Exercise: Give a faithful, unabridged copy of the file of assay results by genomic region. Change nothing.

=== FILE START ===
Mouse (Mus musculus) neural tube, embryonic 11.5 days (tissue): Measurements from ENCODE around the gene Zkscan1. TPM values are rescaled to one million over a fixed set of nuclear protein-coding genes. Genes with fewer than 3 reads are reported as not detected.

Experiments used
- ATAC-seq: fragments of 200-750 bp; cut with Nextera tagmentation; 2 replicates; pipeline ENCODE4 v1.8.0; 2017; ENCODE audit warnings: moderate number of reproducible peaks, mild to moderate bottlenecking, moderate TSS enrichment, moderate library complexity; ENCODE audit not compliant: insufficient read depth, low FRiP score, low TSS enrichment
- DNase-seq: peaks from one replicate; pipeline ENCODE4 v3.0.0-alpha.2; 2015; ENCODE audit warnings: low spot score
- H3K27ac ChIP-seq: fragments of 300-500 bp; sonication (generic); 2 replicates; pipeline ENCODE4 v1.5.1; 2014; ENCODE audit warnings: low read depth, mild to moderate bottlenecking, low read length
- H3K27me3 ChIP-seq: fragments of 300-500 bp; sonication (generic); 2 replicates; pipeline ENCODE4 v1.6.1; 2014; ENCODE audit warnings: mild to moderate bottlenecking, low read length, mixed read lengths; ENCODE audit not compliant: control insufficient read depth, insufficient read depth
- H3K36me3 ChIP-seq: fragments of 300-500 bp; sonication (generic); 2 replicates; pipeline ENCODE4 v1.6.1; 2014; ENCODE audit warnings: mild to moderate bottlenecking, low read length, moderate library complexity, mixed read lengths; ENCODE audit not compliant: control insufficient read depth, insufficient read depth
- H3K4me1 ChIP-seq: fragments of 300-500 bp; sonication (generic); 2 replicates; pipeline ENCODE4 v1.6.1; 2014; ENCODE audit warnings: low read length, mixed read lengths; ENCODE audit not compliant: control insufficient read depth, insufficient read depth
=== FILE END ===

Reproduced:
Mouse (Mus musculus) neural tube, embryonic 11.5 days (tissue): Measurements from ENCODE around the gene Zkscan1. TPM values are rescaled to one million over a fixed set of nuclear protein-coding genes. Genes with fewer than 3 reads are reported as not detected.

Experiments used
- ATAC-seq: fragments of 200-750 bp; cut with Nextera tagmentation; 2 replicates; pipeline ENCODE4 v1.8.0; 2017; ENCODE audit warnings: moderate number of reproducible peaks, mild to moderate bottlenecking, moderate TSS enrichment, moderate library complexity; ENCODE audit not compliant: insufficient read depth, low FRiP score, low TSS enrichment
- DNase-seq: peaks from one replicate; pipeline ENCODE4 v3.0.0-alpha.2; 2015; ENCODE audit warnings: low spot score
- H3K27ac ChIP-seq: fragments of 300-500 bp; sonication (generic); 2 replicates; pipeline ENCODE4 v1.5.1; 2014; ENCODE audit warnings: low read depth, mild to moderate bottlenecking, low read length
- H3K27me3 ChIP-seq: fragments of 300-500 bp; sonication (generic); 2 replicates; pipeline ENCODE4 v1.6.1; 2014; ENCODE audit warnings: mild to moderate bottlenecking, low read length, mixed read lengths; ENCODE audit not compliant: control insufficient read depth, insufficient read depth
- H3K36me3 ChIP-seq: fragments of 300-500 bp; sonication (generic); 2 replicates; pipeline ENCODE4 v1.6.1; 2014; ENCODE audit warnings: mild to moderate bottlenecking, low read length, moderate library complexity, mixed read lengths; ENCODE audit not compliant: control insufficient read depth, insufficient read depth
- H3K4me1 ChIP-seq: fragments of 300-500 bp; sonication (generic); 2 replicates; pipeline ENCODE4 v1.6.1; 2014; ENCODE audit warnings: low read length, mixed read lengths; ENCODE audit not compliant: control insufficient read depth, insufficient read depth